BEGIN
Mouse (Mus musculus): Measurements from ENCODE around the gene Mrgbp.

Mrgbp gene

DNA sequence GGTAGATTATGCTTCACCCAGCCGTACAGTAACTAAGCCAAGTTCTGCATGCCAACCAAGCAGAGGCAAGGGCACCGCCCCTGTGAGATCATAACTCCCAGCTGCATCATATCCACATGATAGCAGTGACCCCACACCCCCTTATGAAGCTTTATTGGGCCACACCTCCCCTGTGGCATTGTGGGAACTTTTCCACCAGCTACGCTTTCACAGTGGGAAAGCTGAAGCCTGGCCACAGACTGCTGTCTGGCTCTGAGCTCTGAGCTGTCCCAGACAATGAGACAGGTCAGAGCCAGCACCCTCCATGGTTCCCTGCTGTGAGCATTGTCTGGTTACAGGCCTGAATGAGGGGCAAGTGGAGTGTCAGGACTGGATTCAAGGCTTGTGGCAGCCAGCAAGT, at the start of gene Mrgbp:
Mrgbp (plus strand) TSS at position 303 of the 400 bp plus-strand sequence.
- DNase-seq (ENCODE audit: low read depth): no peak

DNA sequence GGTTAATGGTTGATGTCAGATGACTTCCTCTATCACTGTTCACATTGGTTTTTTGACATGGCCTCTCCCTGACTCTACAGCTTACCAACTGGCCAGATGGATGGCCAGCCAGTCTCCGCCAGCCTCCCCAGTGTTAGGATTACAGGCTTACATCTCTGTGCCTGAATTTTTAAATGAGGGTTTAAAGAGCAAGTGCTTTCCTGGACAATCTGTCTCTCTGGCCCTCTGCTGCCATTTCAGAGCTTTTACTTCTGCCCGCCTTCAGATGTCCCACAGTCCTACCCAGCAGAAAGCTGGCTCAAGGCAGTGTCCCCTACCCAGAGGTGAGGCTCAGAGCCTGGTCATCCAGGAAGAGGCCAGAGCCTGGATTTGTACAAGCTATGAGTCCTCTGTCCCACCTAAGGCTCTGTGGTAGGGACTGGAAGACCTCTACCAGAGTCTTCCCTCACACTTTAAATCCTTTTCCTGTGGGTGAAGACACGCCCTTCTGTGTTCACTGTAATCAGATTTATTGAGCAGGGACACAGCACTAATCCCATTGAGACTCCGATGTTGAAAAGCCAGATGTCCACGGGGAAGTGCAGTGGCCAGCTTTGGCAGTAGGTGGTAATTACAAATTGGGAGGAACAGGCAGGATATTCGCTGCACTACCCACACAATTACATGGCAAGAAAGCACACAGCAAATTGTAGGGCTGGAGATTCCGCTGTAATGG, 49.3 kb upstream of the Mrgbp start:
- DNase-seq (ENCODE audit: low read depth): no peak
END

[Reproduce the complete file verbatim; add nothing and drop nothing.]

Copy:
Mouse (Mus musculus): Measurements from ENCODE around the gene Mrgbp.

Mrgbp gene

DNA sequence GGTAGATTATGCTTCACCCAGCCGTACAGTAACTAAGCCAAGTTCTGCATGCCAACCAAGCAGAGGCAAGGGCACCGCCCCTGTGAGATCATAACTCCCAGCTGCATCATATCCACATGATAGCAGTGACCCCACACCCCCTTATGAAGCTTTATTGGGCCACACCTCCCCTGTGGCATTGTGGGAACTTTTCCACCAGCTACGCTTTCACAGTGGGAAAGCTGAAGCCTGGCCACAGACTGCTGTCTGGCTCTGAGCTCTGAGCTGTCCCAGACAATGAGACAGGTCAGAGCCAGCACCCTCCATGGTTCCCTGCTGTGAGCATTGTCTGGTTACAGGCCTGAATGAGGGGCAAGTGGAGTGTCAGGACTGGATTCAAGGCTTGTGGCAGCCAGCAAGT, at the start of gene Mrgbp:
Mrgbp (plus strand) TSS at position 303 of the 400 bp plus-strand sequence.
- DNase-seq (ENCODE audit: low read depth): no peak

DNA sequence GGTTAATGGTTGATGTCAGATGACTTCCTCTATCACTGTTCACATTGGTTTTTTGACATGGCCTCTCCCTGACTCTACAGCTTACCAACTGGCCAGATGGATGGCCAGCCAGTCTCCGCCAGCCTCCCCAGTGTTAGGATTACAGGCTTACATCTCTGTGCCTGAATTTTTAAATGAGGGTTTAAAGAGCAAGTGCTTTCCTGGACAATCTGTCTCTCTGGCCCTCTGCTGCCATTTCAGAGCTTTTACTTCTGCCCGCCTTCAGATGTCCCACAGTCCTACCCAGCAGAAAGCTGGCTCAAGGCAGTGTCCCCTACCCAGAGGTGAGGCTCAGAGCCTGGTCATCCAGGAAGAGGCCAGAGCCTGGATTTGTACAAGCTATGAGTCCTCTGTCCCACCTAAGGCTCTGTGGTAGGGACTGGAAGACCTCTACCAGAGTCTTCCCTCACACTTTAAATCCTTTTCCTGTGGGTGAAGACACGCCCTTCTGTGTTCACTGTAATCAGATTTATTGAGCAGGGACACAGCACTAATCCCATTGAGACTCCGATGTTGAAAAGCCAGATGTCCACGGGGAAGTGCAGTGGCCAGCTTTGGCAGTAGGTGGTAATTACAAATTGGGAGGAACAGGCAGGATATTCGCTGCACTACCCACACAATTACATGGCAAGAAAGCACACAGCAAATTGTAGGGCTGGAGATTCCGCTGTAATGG, 49.3 kb upstream of the Mrgbp start:
- DNase-seq (ENCODE audit: low read depth): no peak